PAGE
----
Alligator Snapping Turtle

Macrochelys temminckii (State Status: S3; vulnerable)


The Alligator Snapping Turtle is a big, largely aquatic species found along the Gulf Coast and southeast US. They are nearly black or dark brown, with three elevated ridges along the carapace, as well as and extra row of marginal scutes. This species can get larger than common snappers, with males exceeding two feet in length at the upper end of size range, and weigh greater than 200 pounds (Guyer et al., 2015). M. temminckii will ambush-forage as well, but uses a lingual lure to mimic a worm and attract prey. They are almost always found in flowing bodies of water.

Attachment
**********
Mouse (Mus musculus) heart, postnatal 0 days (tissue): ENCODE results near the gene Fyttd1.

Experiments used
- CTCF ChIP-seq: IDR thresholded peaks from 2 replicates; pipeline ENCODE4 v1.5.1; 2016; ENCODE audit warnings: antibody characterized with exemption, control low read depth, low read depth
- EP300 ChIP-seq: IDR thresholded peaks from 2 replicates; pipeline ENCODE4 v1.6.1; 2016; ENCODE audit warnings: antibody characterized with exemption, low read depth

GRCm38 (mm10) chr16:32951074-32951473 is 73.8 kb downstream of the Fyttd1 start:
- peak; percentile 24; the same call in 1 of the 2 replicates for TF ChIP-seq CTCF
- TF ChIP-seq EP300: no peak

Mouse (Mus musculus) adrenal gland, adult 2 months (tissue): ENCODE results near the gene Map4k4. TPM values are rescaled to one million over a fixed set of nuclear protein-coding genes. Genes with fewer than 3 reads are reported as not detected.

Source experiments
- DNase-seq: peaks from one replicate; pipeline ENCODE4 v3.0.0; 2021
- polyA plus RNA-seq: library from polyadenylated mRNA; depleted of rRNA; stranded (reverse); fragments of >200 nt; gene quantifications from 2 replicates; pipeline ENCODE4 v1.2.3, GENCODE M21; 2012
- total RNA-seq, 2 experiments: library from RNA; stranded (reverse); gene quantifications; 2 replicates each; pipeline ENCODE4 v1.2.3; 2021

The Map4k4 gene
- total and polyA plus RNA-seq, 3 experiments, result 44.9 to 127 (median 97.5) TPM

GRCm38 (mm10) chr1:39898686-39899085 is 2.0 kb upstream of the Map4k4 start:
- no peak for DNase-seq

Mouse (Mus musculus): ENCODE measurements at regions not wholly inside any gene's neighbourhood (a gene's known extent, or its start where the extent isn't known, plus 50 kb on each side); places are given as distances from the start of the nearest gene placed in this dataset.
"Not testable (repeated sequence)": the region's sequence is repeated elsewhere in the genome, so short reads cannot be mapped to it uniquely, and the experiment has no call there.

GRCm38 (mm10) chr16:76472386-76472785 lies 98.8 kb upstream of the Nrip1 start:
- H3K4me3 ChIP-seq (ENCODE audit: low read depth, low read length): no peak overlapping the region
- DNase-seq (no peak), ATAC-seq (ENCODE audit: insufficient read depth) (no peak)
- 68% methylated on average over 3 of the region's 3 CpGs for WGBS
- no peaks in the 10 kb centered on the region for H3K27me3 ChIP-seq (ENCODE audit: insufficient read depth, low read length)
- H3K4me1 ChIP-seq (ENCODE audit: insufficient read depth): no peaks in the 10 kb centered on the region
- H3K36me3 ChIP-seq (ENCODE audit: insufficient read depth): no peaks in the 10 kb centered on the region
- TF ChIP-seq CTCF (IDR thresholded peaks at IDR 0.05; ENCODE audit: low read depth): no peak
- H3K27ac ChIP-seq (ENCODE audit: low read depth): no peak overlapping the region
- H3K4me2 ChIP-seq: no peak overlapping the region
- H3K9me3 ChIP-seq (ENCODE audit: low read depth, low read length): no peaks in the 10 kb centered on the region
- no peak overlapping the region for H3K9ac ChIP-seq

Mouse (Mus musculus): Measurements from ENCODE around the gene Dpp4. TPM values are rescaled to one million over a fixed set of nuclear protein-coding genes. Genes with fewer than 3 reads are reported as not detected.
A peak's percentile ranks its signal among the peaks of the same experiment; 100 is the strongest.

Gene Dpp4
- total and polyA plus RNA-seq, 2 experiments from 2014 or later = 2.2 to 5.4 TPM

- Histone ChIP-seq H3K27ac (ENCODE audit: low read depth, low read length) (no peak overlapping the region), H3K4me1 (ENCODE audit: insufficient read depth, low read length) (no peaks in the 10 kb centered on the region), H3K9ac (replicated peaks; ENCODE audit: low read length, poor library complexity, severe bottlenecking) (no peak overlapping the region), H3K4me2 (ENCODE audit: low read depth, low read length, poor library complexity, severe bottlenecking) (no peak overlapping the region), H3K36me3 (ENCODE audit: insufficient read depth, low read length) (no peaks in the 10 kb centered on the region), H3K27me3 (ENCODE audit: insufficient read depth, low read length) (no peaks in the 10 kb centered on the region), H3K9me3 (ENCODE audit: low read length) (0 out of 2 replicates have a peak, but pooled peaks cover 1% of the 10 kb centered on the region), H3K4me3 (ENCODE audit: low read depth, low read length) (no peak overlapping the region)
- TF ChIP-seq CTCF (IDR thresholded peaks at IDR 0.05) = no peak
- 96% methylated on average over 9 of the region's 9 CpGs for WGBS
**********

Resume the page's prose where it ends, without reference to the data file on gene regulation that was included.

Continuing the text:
M. temminkii, Lamar Co. (MS), © Grover Brown

Identifying Traits

  • Three ridges down carapace back
  • Extra row of marginal scutes (separates from common snapper)


Flowing water bodies, sand-bottom creeks, oxbow lakes


Ambush predator, may be observed moving or crossing between wetlands to nest but rarely observed on land


Fish, other vertebrates attracted to lure

Juvenile Alligator Snapping Turtle, © McAulay Jaunsen